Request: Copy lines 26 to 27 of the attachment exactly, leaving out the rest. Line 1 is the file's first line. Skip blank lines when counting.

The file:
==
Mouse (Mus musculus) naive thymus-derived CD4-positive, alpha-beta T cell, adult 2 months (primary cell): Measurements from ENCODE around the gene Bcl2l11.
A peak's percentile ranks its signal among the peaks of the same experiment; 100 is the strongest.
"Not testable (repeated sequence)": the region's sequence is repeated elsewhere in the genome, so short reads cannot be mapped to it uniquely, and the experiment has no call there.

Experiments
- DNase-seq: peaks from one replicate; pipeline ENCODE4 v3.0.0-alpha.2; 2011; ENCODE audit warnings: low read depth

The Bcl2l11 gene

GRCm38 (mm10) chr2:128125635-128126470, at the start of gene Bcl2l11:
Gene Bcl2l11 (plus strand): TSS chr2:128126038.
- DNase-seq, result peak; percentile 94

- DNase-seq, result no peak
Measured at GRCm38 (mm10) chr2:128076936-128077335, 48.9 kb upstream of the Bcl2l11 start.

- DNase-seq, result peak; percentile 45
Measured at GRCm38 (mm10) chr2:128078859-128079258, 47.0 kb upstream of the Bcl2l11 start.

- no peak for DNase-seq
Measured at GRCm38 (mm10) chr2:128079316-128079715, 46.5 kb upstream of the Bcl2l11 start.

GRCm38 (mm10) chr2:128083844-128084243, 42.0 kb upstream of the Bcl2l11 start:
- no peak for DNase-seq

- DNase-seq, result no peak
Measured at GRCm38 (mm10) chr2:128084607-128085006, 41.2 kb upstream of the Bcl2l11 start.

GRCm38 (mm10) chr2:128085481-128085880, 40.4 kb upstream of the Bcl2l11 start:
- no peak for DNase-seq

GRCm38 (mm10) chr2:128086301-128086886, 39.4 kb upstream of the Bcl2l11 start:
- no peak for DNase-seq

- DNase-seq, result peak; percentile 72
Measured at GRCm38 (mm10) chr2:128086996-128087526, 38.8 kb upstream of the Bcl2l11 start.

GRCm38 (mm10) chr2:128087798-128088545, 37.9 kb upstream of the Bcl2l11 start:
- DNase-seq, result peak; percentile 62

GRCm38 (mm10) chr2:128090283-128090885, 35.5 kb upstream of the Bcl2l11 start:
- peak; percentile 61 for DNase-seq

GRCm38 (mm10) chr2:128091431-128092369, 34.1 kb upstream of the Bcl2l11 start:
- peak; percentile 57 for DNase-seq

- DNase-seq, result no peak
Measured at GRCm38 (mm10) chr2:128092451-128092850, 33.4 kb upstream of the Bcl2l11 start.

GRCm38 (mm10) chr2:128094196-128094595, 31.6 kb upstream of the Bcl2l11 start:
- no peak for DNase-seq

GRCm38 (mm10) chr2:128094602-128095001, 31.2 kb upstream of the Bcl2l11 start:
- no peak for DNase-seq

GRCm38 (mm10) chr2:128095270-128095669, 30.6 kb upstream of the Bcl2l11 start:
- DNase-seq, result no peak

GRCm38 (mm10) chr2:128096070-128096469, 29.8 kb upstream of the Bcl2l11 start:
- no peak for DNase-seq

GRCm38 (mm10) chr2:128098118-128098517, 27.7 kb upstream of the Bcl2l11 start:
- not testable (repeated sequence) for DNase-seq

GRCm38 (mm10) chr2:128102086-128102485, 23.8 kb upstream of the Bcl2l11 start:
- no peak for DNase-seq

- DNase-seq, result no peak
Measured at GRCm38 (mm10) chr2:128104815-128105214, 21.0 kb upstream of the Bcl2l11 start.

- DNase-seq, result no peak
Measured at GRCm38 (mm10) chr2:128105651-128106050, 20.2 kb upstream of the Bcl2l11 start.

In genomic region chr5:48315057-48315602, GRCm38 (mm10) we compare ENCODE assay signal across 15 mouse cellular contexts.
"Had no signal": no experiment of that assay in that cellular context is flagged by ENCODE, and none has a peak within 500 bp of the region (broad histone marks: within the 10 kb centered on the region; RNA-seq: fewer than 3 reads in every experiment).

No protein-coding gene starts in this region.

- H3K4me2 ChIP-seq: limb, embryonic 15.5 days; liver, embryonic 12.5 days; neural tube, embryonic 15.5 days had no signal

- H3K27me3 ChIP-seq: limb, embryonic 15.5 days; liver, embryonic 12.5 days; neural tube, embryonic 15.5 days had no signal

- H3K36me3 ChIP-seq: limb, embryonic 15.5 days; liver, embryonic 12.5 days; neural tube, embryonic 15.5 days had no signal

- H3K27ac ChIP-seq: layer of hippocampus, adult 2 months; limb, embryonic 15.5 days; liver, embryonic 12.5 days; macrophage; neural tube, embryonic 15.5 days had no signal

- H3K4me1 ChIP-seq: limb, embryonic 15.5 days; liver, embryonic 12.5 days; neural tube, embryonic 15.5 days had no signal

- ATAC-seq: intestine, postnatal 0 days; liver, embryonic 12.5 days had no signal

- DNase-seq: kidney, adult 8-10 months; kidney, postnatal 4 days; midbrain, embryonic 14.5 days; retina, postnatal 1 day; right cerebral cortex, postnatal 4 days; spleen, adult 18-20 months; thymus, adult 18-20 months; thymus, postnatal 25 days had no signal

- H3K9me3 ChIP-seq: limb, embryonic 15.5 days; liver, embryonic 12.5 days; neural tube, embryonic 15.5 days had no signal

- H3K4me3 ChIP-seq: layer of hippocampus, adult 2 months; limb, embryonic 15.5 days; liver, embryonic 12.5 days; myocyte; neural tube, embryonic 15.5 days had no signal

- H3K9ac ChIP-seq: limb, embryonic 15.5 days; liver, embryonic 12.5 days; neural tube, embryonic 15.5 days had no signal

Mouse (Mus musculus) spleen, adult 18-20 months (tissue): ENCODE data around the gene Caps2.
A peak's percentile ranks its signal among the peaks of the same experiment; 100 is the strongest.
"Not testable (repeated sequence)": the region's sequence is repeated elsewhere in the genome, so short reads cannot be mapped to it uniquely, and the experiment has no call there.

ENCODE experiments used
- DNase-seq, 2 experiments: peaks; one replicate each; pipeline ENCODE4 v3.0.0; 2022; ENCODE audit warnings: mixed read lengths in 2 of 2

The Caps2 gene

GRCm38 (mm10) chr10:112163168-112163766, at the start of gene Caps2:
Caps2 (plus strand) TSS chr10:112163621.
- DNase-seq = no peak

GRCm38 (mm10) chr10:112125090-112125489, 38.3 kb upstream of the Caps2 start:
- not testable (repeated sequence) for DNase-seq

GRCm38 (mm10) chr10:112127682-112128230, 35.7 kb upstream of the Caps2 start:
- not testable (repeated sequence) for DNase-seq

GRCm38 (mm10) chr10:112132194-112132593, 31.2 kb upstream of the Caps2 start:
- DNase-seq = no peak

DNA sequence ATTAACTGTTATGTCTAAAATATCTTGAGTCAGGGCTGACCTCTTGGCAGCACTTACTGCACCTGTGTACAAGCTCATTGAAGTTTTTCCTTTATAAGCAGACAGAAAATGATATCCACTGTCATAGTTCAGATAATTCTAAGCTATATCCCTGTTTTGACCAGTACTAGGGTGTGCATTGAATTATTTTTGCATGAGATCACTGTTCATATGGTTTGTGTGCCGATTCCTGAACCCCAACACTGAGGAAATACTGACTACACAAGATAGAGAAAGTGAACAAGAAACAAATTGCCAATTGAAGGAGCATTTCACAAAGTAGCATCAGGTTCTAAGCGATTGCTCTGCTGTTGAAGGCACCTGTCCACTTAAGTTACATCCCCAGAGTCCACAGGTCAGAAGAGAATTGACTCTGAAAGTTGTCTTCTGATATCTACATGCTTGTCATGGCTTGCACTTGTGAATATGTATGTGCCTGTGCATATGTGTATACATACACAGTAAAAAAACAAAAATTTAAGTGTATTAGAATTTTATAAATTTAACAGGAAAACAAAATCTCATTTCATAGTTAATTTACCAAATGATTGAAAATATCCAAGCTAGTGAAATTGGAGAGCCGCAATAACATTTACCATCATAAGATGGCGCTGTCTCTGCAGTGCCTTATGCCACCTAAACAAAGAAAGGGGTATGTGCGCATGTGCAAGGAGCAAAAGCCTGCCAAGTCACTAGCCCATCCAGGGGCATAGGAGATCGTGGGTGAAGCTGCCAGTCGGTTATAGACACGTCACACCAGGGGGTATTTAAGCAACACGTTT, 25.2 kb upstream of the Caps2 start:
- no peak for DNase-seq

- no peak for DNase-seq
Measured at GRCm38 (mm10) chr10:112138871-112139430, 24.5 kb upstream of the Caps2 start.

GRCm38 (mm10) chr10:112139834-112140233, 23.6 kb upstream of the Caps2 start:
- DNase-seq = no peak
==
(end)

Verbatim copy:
GRCm38 (mm10) chr2:128087798-128088545, 37.9 kb upstream of the Bcl2l11 start:
- DNase-seq, result peak; percentile 62